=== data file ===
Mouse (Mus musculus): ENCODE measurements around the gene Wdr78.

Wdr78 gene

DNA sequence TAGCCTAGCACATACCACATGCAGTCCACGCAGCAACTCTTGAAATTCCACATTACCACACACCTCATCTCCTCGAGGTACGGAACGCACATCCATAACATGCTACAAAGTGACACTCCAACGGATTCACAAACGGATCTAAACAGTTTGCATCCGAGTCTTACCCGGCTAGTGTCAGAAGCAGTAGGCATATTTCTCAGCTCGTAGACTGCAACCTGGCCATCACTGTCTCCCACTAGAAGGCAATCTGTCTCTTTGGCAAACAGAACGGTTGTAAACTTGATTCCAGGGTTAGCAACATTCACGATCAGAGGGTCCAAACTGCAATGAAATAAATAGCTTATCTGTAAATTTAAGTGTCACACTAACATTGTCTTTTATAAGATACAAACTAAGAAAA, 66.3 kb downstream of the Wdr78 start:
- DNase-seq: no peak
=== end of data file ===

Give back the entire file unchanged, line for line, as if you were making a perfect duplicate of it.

Mouse (Mus musculus): ENCODE measurements around the gene Wdr78.

Wdr78 gene

DNA sequence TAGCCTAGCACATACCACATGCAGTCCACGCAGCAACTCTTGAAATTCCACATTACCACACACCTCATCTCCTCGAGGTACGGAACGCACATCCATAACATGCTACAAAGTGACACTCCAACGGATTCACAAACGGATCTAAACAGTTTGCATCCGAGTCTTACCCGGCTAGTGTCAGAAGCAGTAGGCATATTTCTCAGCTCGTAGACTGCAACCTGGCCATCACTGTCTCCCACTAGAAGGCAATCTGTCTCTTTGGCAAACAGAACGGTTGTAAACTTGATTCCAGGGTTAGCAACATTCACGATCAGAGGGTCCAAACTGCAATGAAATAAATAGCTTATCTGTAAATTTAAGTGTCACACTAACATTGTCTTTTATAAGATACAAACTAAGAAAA, 66.3 kb downstream of the Wdr78 start:
- DNase-seq: no peak